Jenny, Global Fund for Community Foundations (GFCF): We lie at the heart of a growing movement to shift power in philanthropy and development. Let me start by differentiating between vertical finance and horizontal finance. By vertical finance I mean most of the money that's in the formal development and private philanthropy space that is intended to reach communities. A large part of that, despite the rhetoric, is largely exclusive, not inclusive. It's not just the quantity of the money. It's the quality of the money and the emphasis on process, on building voice that is really important. 

The GFCF really focuses on a more horizontal type of finance. The idea that communities have resources – money, yes – but other resources such as assets, knowledge, connections, knowledge of the community, relationships, trust, social capital, all of these things that really matter. And these largely get written out of the equation in terms of the vertical finance framework. 

We use grantmaking as a deliberate strategy to support organizations who want to become the kinds of organizations that Danielle was talking about – local funds, foundations, women’s funds. They themselves are grantmakers and are able to get resources deep into communities. Many of our partners around the world are able to make the $50, $500, $5000 grants, which is beyond the reach of most funders.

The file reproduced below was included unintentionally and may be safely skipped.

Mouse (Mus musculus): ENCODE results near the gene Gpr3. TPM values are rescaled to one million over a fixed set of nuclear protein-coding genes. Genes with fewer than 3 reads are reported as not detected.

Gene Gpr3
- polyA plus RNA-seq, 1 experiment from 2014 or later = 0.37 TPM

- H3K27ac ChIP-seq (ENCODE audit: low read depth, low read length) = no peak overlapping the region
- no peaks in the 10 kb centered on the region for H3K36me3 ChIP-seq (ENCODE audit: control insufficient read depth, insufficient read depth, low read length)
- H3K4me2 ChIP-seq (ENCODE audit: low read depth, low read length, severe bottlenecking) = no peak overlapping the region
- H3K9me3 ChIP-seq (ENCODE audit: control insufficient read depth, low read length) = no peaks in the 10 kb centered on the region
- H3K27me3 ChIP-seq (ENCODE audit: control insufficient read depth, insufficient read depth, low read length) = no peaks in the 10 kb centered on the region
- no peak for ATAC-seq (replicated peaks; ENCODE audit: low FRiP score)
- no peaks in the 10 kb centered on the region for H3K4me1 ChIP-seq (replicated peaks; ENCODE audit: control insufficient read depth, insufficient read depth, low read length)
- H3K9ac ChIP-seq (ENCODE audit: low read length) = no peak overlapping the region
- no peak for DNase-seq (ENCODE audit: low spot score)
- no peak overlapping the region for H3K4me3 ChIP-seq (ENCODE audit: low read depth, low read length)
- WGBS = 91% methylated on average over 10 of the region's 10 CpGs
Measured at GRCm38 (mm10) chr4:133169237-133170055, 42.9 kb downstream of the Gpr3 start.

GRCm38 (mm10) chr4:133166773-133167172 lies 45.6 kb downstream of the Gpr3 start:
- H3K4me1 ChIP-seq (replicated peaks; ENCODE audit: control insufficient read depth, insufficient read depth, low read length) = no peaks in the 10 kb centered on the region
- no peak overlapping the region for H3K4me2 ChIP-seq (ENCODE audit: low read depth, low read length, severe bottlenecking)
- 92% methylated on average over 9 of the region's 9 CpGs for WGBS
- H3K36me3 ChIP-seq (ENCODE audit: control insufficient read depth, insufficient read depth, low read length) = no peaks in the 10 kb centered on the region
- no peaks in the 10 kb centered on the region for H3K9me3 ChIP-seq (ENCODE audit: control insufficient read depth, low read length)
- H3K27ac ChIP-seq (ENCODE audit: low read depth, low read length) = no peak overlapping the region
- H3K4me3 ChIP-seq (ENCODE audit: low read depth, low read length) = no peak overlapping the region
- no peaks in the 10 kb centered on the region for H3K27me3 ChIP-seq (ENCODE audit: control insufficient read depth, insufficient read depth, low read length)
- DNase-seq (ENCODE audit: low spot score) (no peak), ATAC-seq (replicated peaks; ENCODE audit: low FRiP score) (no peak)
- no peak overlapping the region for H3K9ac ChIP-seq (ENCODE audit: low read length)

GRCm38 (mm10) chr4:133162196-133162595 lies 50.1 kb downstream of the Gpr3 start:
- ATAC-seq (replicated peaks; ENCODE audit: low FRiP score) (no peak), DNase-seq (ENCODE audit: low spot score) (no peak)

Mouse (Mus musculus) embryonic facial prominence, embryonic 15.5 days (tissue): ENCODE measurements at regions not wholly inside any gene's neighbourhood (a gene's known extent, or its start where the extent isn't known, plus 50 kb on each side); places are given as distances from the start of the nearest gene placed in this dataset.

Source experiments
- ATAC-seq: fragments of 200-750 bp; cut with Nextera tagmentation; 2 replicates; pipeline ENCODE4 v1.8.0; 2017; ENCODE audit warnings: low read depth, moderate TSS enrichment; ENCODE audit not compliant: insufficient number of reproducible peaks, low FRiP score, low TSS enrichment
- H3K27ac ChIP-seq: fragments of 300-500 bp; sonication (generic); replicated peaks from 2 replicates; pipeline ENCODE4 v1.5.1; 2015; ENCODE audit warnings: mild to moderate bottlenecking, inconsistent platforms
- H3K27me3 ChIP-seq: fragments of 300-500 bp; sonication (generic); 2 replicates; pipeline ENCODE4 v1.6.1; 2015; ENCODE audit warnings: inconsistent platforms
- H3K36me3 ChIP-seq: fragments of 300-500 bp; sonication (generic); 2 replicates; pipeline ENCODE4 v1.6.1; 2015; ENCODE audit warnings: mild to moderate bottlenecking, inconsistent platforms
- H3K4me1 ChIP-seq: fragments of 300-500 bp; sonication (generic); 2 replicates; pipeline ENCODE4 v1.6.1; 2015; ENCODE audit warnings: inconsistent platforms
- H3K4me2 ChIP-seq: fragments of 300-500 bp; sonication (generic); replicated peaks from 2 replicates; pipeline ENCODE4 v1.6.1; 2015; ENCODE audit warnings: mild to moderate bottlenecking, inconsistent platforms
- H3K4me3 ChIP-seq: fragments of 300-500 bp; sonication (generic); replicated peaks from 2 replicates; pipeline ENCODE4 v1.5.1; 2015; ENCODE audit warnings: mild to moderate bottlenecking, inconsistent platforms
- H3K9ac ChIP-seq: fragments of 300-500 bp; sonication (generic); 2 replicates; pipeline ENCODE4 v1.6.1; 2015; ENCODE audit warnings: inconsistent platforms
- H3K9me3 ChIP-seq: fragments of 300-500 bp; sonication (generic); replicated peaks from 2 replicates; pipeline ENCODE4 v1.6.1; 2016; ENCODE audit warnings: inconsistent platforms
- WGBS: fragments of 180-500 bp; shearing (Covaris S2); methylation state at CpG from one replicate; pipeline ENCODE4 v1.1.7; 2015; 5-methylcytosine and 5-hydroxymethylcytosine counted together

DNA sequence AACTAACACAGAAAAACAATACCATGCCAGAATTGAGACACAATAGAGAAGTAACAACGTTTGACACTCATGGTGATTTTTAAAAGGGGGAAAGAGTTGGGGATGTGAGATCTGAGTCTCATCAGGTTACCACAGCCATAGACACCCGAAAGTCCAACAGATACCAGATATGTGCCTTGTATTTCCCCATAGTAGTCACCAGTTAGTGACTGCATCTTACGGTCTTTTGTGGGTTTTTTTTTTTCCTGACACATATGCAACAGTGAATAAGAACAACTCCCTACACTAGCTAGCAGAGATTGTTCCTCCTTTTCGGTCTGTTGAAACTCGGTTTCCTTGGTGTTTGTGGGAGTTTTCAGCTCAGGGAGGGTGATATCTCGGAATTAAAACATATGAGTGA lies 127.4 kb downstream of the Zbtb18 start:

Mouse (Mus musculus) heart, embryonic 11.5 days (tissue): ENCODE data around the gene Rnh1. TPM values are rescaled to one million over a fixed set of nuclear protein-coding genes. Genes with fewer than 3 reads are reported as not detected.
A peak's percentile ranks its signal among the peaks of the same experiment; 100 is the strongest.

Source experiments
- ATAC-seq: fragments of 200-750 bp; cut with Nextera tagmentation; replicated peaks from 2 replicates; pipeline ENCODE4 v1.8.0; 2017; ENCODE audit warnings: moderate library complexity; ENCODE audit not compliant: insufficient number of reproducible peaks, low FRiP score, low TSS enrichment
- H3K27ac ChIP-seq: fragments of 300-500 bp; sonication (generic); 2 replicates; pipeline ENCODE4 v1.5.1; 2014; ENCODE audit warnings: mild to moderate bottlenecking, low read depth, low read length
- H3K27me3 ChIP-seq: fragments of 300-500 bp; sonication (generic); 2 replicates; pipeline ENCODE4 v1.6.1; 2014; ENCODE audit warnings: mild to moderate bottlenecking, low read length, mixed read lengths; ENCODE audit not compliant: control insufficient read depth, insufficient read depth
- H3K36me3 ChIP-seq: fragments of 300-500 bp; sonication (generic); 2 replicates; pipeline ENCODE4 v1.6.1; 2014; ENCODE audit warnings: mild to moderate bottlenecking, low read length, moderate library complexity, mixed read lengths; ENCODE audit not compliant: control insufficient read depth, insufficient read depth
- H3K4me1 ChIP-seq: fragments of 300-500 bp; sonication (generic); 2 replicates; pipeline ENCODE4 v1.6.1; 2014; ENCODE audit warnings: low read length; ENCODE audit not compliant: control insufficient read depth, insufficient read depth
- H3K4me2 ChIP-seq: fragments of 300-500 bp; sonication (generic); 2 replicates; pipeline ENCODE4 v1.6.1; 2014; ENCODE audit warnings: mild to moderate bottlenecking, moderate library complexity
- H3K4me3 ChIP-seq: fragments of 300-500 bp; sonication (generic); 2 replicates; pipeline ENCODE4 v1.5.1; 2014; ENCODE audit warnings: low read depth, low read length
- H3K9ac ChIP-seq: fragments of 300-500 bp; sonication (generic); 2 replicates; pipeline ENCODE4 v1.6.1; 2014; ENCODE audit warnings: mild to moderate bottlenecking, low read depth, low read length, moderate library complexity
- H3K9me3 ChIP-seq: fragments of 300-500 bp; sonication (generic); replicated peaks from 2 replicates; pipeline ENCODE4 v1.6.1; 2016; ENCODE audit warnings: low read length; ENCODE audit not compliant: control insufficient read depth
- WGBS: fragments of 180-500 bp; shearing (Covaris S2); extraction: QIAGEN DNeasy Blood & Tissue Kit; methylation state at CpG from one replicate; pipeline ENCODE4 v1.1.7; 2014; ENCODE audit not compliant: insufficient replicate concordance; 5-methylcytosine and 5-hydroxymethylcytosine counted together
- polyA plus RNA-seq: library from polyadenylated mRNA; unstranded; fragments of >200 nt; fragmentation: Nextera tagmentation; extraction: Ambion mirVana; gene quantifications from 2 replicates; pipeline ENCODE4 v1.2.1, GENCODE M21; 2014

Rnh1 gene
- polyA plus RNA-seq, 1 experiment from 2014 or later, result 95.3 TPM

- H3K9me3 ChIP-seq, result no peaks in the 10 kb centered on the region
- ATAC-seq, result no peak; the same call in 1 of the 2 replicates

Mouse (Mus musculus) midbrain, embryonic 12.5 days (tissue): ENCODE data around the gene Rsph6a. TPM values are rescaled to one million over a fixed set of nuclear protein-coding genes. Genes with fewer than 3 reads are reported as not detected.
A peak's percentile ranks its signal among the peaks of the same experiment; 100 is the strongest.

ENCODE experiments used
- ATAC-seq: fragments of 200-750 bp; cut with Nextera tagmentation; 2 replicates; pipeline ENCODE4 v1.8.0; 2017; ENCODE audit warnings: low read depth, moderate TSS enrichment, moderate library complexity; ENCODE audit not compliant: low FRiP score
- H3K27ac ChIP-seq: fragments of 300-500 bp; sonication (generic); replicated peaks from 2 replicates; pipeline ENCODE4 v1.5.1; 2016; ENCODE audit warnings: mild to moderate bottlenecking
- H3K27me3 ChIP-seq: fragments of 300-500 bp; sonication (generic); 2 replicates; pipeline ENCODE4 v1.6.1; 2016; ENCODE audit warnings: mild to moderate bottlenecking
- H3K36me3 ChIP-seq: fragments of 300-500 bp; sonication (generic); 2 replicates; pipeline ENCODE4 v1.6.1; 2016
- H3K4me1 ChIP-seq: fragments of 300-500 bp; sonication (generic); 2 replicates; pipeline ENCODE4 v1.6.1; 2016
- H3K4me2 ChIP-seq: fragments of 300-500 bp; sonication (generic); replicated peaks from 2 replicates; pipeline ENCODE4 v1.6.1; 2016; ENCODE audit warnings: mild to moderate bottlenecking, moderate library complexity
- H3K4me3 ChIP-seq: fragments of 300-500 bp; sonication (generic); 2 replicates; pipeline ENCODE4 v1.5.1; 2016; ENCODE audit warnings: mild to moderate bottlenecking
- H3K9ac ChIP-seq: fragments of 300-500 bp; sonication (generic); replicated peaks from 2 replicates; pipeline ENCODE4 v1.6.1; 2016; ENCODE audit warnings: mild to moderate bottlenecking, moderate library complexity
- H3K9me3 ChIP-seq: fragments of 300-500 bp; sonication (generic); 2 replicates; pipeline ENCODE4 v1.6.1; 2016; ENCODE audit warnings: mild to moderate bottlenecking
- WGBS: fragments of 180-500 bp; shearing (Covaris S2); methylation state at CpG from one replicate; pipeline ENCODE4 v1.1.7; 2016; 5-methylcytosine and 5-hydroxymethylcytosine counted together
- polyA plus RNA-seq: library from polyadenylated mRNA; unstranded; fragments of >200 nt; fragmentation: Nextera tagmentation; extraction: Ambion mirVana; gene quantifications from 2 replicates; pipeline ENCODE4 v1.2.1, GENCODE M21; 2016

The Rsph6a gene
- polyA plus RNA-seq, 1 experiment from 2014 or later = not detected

But it’s not just moving money, but shifting power and resources to groups themselves. Our partners are organizations that don't choose to make themselves big. They want to invest in the ecosystem around them. Our partners build local assets and resources, which could include money, but also governance of large scale assets.  It’s the idea of harnessing, building, and holding assets close to the ground. 

Using grantmaking effectively as a strategy for building local networks, getting resources into the community and mobilizing resources enables GFCF to manage and share power. What is often missing in the vertical finance world is trust. It's a system based on the flow of money, not really on the flow of trust.

GFCF tries to seed this emergent system of alternative ways of working. And yes, external money has a role to play. But the other piece of our work is a little bit more political around the narrative to shift the power, which is to say it's no longer okay to have the good rhetoric about shifting resources to the ground, we actually need to see it and make it happen. 

We use our role as a network weaver to strengthen that demand side of systems change. This is about mobilizing the voice from the ground up, saying this is the system we want. We're already building our own systems and structures –  help us to build these things. That's our role in the ecosystem.


Gemma, Netherlands Enterprise Agency (RVO), LAND-at-scale program: The LAND-at-scale program funds diverse interventions in 12 countries. These can be larger scale, multi-donor programs in which land is a component (e.g., in Somalia), but also smaller interventions. For example, in Chad, we work with the UN and with the national government on supporting a new land law, and we also fund a larger component through an NGO, which is focused on awareness raising of land rights. 

And indeed, also currently the Netherlands is chairing the Global Donor Working Group on Land. The group comprises bilateral and multilateral donors, UN organizations and some philanthropic organizations funding land governance, and we meet about six times per year. Through the group we pushed for inclusion of the land indicators in the SDGs. For today, I will share mostly LAND-at-scale lessons, but I'm also very much listening today with a focus on what I can bring back to the group.